Agriculture sector stakeholders have said time and over again that, Ghana cannot achieve economic growth and poverty reduction targets without significant improvement in the sector. Growth in agriculture may be achieved both through extensification (putting more land under cultivation) and intensification (increasing the productivity of existing land). In most cases, irrigation is central to increasing productivity of existing agricultural land.
The MoFA has justified irrigation development in Ghana as a way to achieve food security, poverty reduction, and rural employment. This argument is specifically related to the Northern regions, as they are characterized by mono-modal highly variable rainfall distribution.
Nevertheless, despite irrigation’s considerable potential and the emphasis placed on it in recent plans, the proportion of potential irrigable land actually under irrigation is insignificant. In addition, the performance and productivity of existing irrigation schemes, particularly those that were publicly developed, are generally low.
A ray of hope
Government in the 2023 national budget is allocating some GH200 million on irrigation development. About GH¢253 million has also been allocated for the construction of the Pwalugu Multi-purpose dam. While government must be commended for increased investment in the Pwalugu multi-purpose dam, this amount is woefully inadequate for any meaningful irrigation development.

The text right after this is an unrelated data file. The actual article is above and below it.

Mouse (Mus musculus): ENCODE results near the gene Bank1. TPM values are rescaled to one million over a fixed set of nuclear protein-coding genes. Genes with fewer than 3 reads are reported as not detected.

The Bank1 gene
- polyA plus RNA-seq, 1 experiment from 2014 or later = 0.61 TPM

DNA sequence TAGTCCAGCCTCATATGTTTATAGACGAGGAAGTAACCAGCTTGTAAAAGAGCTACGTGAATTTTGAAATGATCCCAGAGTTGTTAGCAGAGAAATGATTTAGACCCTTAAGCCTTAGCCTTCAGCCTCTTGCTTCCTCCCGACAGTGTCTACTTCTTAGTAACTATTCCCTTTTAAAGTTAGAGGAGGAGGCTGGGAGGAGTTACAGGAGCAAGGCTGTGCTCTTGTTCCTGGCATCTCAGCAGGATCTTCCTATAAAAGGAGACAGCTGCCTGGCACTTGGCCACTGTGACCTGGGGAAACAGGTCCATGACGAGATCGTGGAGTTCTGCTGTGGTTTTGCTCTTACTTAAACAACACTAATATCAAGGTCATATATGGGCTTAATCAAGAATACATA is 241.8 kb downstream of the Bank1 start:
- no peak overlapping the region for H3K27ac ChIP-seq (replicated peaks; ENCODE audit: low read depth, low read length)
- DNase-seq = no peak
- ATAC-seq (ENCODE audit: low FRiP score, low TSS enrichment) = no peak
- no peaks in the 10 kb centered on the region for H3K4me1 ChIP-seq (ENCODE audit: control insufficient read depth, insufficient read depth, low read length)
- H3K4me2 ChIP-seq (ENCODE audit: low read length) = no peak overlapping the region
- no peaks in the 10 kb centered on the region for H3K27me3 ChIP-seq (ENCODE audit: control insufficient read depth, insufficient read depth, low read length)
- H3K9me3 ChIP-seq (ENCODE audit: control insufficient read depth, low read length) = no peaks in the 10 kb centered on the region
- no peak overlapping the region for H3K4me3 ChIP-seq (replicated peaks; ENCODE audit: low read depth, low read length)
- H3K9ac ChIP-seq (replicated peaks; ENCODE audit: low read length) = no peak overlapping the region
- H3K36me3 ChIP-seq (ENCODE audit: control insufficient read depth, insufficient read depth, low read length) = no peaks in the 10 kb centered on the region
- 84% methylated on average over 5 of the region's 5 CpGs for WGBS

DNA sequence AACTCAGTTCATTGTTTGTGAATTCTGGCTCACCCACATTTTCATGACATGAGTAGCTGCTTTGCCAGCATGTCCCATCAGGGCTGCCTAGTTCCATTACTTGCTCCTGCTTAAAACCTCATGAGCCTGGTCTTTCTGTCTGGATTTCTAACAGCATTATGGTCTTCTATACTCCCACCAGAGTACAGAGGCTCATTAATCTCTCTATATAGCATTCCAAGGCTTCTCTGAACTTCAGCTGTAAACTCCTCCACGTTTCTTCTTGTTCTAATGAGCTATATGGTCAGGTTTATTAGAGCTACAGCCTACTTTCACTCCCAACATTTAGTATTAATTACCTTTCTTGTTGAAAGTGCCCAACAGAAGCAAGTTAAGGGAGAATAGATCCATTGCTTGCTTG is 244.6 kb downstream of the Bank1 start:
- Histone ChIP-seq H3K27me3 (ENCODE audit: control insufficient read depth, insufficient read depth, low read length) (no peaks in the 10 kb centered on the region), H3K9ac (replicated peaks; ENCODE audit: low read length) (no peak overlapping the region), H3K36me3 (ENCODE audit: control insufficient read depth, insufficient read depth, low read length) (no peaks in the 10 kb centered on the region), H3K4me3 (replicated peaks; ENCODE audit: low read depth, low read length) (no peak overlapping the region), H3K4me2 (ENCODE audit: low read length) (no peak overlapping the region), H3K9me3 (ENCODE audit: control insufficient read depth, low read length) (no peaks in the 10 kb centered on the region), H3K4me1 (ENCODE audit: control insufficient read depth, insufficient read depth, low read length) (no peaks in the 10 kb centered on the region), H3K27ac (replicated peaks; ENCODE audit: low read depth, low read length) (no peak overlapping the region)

But as government is prioritizing irrigation in Northern Ghana through the one village one dam, other parts of Ghana are equally in serious need of irrigation for dry season farming. It is observed that government’s continued program under the One Village one dam program in Northern Ghana has yielded some gains. Whiles this is appreciated, it appears that other parts of the country, specifically middle and Southern part are continuously left out of these investments.
Farmers in the Volta, Oti, Central, Western and other regions are also plagued with continuous reliance on rain fed agriculture with little or no investment in irrigation. Government should expand these irrigation schemes to cover all irrigable lands in the country.
Farmers across the country continue to struggle to access agricultural equipment and mechanization services, even in the midst of government interventions for agricultural mechanization.
Over the past years, it has become obvious that the country’s agriculture model has not been effective and does not address the mechanization and other needs of farmers.
Considering the state of agricultural and state of food insecurity, government can only take irrigation as serious as it deserves to create the necessary positive impact.
That necessary impact, must be created with a conscious effort to put irrigation first among all priorities in the sector.
With this year’s National Farmers Day Celebration, the 38th edition, themed, ‘’Accelerating Agriculture Development through Value Addition’’, the surest way to accelerate agriculture development is nationwide irrigation which would result in all-year-round farming to boost national food security.